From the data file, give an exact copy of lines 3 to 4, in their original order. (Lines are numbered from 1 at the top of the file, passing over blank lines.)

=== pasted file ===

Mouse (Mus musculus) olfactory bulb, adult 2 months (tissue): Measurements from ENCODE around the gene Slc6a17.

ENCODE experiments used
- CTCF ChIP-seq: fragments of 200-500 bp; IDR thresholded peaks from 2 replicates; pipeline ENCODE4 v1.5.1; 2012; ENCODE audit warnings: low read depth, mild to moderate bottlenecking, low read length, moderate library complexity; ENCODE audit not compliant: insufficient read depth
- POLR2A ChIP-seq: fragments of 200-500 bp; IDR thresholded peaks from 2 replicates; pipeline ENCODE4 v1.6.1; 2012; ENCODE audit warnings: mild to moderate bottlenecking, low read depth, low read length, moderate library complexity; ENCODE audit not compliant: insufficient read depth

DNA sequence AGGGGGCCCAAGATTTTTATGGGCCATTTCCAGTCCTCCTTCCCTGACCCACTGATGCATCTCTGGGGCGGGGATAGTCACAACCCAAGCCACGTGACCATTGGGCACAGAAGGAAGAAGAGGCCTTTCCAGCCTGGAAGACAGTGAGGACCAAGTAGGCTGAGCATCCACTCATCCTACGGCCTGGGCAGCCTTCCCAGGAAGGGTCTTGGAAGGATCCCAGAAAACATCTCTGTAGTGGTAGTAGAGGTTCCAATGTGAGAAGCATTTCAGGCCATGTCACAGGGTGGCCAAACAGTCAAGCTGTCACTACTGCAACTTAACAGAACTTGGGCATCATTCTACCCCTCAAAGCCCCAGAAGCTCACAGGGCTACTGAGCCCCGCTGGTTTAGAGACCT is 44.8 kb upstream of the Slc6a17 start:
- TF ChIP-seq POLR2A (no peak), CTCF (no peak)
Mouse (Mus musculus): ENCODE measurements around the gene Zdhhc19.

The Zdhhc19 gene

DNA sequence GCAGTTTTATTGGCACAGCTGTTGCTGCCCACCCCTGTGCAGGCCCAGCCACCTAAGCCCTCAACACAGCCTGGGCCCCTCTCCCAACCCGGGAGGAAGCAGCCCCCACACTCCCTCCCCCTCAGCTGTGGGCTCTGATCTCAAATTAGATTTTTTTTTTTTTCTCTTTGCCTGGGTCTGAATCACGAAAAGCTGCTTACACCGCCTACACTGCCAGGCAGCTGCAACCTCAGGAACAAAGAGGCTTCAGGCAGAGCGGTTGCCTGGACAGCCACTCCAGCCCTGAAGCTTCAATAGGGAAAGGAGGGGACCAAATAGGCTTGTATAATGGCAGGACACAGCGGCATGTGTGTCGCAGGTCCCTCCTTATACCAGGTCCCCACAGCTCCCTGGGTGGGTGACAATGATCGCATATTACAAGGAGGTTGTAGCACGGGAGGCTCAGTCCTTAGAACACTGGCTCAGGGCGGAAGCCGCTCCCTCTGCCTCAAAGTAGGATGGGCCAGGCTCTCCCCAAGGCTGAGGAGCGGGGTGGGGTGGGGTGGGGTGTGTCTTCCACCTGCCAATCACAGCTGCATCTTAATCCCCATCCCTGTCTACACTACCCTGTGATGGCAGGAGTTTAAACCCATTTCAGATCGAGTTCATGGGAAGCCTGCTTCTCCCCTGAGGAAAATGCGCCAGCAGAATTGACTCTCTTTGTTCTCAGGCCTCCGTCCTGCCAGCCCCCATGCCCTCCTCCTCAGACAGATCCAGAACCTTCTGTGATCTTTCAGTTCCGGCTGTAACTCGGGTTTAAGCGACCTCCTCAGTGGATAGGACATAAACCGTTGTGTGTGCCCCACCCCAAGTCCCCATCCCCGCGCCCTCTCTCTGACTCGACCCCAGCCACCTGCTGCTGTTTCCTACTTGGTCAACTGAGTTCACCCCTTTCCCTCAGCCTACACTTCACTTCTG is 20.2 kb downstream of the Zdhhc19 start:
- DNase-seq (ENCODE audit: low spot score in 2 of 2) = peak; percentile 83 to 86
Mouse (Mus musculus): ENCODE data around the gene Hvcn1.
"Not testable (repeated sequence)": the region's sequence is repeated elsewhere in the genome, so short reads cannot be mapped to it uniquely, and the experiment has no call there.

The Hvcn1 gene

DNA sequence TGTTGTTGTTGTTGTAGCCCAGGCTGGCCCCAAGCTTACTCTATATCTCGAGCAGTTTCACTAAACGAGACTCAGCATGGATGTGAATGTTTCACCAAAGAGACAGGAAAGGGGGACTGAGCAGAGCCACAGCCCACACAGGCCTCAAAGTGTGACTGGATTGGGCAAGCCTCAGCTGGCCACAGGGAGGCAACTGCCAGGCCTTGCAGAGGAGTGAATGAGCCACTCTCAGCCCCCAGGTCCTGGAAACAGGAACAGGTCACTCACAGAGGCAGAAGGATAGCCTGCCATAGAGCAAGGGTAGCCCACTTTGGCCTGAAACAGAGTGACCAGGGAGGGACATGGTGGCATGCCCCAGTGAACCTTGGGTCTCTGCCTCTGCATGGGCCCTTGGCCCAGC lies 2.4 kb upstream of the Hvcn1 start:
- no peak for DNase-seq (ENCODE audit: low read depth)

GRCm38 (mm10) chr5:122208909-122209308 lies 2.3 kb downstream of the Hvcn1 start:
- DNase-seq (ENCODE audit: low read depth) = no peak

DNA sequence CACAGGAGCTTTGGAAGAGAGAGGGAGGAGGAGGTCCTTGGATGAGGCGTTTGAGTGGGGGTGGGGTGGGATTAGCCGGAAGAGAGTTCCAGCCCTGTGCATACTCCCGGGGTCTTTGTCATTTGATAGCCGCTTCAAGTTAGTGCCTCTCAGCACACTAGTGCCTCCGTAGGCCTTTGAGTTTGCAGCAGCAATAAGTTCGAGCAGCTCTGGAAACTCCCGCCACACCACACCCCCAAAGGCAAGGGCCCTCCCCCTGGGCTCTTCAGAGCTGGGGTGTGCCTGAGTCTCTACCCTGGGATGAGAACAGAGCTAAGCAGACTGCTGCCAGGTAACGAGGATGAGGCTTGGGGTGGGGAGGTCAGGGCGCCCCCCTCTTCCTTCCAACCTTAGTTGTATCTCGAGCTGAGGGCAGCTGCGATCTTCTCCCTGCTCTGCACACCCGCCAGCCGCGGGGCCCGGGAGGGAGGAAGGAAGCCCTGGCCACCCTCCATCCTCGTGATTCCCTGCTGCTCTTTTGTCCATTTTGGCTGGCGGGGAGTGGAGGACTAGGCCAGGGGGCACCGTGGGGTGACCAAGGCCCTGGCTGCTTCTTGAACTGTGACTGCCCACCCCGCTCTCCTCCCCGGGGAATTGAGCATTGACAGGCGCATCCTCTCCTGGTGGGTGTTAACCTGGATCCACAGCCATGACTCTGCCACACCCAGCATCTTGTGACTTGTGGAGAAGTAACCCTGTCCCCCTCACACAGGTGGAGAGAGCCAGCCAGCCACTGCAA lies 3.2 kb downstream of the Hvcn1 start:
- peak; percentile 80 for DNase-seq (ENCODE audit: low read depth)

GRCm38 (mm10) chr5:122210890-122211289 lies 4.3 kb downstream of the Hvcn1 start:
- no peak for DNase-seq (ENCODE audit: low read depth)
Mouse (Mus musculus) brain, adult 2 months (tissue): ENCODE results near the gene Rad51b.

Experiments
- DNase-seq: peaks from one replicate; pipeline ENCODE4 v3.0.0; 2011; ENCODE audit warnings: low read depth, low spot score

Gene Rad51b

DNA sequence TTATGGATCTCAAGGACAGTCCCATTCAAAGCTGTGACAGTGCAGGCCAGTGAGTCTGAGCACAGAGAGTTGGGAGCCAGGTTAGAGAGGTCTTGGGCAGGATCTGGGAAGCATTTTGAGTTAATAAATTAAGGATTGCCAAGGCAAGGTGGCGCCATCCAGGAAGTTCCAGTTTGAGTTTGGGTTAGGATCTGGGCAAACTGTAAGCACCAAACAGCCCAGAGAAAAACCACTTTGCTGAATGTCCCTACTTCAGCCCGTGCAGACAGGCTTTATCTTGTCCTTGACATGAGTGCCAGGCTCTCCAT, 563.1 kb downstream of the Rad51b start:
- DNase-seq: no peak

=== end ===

- CTCF ChIP-seq: fragments of 200-500 bp; IDR thresholded peaks from 2 replicates; pipeline ENCODE4 v1.5.1; 2012; ENCODE audit warnings: low read depth, mild to moderate bottlenecking, low read length, moderate library complexity; ENCODE audit not compliant: insufficient read depth
- POLR2A ChIP-seq: fragments of 200-500 bp; IDR thresholded peaks from 2 replicates; pipeline ENCODE4 v1.6.1; 2012; ENCODE audit warnings: mild to moderate bottlenecking, low read depth, low read length, moderate library complexity; ENCODE audit not compliant: insufficient read depth